From the book jacket: “David English ‘Daddy’ Camak was born on a cotton farm near Winnsboro, SC, on July 26, 1880. He is a product of hard work, Christian home training, old-fashioned evangelistic preaching, and one-room short-term schooling. He cobbled shoes at Wofford College and graduated, 1903, with the AB degree. In 1919 Wofford gave him the honorary degree of DD. As a lad he was serious and meditative. One day he knelt on a sandbar in a gully in the pines and gave his life to God. This book is the record of what God did with that life. It is full of heart-warming stories of young men and women who worked in the cotton mills and prayed for a chance to ‘be somebody in God’s world.’ They found it in Camak’s school, working one week and studying the next. This volume is also an important social document, telling in vivid pictures something of the painful changing of the pattern of life for hundreds of thousands of needy people–mainly southern highlanders who came down to the cotton mills where their large families could ear the necessities of life.” – Kenneth D. Coats, Wofford College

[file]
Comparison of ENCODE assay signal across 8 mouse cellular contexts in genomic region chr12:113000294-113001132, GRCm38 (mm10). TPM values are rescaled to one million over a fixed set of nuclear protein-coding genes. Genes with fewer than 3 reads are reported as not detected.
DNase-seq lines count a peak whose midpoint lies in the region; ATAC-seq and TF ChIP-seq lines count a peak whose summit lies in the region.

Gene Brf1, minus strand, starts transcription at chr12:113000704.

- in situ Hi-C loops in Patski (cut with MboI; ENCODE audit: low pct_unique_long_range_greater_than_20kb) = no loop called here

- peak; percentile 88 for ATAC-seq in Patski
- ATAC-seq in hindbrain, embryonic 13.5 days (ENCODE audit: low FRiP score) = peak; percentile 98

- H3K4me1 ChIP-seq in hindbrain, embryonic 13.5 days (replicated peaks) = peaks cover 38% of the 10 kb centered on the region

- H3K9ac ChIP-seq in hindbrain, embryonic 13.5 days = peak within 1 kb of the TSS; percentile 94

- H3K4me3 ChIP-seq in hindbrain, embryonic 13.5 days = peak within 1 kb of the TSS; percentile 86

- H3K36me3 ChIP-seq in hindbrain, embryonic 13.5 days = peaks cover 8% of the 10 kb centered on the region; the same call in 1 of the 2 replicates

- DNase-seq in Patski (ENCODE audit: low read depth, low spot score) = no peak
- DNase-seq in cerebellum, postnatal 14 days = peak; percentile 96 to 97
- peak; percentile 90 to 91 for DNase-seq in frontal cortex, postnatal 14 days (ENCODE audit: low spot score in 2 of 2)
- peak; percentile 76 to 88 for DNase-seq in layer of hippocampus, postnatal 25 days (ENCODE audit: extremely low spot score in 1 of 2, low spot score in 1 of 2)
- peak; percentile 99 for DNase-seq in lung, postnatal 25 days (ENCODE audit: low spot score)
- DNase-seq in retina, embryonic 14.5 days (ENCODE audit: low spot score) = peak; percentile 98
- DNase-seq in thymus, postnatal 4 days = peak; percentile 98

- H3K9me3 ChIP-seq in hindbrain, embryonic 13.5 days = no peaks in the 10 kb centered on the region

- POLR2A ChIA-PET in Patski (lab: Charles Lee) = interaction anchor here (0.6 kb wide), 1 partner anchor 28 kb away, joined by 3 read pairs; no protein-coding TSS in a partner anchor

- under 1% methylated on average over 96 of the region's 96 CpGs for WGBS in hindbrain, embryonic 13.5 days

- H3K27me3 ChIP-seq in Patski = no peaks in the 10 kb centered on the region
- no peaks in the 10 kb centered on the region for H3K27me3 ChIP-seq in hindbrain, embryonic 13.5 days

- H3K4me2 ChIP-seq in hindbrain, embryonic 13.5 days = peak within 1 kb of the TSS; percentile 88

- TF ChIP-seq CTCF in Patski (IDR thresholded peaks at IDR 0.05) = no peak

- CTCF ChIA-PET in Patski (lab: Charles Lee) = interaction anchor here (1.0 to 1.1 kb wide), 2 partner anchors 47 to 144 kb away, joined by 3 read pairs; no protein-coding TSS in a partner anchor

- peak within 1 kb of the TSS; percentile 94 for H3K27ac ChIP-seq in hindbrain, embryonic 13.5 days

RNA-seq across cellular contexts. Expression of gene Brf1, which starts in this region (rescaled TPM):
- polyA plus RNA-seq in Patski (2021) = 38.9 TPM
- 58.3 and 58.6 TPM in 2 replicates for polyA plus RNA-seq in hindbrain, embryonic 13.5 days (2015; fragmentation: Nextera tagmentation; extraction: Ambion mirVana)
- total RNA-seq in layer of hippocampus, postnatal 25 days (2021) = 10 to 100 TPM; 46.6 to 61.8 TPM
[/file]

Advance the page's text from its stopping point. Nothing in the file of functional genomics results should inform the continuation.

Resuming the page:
Human Gold from Southern Hills